If you’ve ever had the need to investigate production issues in a load-balanced setup, you’d know why having a tool to pull down all of your remote log files into a single filtered stream can be handy. I think splunk is great at this, but in many cases, overkill.
I wrote chip to accommodate this demanding use case:
I have n production servers. From my local machine, I want to view the web application logs across those servers on a single terminal, while highlighting error lines in red. Additionally, I want those errors emailed to me.
That’s what chip does. It’s a powerful log file monitor (like swatch) and multiplexer. That is, it combines local or remote logs into one stream that you can see. Watch the screencast:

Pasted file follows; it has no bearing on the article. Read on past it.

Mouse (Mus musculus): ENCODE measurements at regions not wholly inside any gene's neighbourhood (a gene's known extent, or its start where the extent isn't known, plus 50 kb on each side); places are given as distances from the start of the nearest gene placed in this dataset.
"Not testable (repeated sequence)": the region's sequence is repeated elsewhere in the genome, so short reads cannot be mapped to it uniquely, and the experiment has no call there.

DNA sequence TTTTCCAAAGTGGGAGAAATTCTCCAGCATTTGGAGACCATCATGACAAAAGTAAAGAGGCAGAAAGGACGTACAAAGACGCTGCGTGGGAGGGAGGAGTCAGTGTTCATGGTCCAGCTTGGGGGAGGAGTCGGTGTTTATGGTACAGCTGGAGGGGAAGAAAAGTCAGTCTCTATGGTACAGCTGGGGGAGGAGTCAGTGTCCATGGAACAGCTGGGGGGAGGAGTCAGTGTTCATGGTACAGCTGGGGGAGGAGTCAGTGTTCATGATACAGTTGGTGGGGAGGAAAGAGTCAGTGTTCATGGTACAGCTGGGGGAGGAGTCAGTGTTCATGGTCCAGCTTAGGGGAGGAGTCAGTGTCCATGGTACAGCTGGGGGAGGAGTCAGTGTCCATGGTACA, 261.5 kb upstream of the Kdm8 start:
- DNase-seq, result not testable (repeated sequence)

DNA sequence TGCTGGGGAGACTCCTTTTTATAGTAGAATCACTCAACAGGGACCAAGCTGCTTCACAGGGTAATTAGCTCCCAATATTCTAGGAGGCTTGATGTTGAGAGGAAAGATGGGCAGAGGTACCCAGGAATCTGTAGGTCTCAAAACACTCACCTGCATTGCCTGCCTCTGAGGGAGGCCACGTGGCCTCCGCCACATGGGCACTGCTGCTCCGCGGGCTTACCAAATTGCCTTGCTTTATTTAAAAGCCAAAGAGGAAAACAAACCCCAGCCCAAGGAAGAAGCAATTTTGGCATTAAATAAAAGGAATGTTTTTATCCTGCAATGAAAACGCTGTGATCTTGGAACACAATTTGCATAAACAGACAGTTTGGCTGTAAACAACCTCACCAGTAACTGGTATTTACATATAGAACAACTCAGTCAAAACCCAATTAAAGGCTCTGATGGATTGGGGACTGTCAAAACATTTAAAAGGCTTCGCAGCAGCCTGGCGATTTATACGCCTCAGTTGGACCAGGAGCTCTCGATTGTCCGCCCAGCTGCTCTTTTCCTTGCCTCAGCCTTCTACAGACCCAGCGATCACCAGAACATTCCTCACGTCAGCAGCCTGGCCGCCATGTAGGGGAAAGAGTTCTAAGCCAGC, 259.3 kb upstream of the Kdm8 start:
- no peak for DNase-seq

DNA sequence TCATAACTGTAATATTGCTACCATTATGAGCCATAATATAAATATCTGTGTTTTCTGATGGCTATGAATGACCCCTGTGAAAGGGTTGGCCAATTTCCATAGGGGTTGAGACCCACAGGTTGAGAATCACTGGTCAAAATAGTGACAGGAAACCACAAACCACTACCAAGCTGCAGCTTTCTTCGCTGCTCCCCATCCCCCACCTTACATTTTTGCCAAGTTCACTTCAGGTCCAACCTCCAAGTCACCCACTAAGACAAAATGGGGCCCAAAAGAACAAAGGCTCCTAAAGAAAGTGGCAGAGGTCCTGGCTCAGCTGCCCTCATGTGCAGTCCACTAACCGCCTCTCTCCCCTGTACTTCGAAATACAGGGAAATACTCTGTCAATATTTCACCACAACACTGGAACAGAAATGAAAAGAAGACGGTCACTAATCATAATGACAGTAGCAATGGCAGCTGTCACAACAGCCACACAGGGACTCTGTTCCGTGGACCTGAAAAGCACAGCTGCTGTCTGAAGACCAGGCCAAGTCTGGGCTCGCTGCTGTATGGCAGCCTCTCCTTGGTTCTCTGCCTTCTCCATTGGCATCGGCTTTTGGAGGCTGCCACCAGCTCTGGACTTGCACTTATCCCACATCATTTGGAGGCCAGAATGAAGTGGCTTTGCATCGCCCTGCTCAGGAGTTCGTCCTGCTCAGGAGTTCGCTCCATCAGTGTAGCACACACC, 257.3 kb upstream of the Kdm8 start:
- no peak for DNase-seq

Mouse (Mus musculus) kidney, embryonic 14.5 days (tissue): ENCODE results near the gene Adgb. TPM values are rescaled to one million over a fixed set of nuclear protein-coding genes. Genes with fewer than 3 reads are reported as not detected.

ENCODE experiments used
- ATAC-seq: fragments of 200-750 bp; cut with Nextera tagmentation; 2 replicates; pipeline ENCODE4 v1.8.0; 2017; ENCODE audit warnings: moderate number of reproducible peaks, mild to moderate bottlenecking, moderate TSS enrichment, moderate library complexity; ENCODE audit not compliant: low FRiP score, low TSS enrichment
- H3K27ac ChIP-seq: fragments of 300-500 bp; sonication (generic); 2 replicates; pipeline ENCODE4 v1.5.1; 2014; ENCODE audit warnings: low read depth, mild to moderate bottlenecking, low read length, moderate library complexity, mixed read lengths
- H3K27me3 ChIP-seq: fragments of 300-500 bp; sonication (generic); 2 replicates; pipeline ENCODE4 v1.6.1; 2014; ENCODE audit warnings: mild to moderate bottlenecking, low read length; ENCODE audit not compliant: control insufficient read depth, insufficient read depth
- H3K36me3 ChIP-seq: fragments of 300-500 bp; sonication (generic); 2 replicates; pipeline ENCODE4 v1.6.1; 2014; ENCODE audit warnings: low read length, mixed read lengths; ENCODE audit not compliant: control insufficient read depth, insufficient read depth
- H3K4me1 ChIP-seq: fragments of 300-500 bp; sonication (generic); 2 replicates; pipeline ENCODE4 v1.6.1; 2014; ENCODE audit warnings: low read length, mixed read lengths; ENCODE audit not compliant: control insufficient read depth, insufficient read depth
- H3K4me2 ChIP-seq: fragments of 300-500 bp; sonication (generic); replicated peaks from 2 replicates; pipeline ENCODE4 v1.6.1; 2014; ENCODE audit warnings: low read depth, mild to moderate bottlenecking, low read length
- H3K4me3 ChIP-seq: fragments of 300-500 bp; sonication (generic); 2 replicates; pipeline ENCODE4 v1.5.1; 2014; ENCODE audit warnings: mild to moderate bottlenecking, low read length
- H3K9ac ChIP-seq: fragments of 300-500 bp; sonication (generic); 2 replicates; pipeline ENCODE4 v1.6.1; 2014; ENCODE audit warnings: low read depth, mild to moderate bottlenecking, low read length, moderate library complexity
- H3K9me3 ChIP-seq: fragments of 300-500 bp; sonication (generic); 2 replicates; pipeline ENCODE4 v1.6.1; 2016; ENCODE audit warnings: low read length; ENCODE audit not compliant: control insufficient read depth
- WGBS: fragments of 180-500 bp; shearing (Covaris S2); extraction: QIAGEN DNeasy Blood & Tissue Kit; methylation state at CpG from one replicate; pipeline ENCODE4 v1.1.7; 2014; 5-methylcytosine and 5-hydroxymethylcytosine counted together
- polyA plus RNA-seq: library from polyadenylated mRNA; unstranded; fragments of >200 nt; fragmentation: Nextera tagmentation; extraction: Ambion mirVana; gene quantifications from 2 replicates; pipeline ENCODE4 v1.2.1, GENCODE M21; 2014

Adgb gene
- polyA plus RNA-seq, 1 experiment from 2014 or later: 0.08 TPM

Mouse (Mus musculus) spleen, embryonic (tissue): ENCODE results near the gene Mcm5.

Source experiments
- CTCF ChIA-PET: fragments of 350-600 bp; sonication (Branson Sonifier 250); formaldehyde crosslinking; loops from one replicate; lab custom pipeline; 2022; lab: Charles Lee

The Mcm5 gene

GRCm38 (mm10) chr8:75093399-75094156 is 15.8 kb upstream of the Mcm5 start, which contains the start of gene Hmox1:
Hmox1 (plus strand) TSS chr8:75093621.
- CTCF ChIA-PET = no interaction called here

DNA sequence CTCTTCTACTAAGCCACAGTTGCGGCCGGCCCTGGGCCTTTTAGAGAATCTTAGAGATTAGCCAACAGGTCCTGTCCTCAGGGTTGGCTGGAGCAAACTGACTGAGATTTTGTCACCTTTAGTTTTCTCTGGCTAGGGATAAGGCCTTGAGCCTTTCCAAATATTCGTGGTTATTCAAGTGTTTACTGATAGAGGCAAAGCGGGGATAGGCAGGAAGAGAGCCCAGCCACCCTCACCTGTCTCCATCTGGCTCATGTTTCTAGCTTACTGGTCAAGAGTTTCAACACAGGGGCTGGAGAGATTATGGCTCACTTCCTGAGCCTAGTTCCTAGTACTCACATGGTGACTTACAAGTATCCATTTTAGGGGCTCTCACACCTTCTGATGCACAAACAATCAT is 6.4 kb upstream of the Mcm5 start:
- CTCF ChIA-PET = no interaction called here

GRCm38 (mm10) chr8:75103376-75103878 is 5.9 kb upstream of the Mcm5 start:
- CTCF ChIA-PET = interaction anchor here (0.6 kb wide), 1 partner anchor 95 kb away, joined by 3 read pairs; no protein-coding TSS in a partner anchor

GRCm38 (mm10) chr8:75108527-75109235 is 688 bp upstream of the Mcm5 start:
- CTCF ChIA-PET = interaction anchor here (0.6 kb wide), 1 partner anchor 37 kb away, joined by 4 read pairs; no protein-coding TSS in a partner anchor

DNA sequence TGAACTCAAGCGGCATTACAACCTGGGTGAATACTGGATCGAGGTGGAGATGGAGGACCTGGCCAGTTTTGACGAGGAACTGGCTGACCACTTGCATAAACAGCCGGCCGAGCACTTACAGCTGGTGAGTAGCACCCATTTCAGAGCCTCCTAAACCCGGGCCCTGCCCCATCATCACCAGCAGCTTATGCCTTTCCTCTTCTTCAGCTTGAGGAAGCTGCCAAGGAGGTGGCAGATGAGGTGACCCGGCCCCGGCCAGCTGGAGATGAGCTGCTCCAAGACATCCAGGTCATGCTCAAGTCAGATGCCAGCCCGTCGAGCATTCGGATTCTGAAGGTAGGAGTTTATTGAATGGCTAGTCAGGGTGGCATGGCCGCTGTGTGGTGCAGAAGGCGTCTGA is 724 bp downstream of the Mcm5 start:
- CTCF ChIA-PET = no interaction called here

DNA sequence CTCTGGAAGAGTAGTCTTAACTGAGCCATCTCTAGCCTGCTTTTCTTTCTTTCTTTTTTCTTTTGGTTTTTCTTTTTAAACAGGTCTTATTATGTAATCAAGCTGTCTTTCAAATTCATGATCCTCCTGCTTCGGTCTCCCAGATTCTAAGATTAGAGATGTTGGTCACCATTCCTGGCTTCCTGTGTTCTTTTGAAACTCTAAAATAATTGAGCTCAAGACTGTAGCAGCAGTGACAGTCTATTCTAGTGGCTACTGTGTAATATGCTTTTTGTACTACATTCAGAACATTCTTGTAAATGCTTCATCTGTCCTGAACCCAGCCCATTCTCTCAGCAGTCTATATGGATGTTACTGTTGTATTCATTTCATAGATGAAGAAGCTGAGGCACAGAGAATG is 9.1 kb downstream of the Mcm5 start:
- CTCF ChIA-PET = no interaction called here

A full description of what chip can do is at the github project page, but the gist is:
chipstarts up and tries to open log file(s), either local or remote. If one isn’t specified, it reads from standard input. It goes through each line looking for patterns that you have specified as arguments. When it finds a match, chip does whatever you told it to do with that match.
I use chip daily to watch production logs. When I’m investigating issues, I set up an additional pattern and handler to send certain log lines to my inbox. Just think: An instant monitor set up to watch all of your production logs while you do more important things. Useful for just tailing logs, splitting them, colorizing them, monitoring them, or any combination of the above. You can also use it as a more flexible alternative to `tee` when piping in input.
Anyway, now I can get back to working on the GetSparks.org project
chip is still technically a beta, but has been stable throughout my use of it. Check out chip at https://github.com/katzgrau/chip.
On Twitter, I’m @_kennyk_.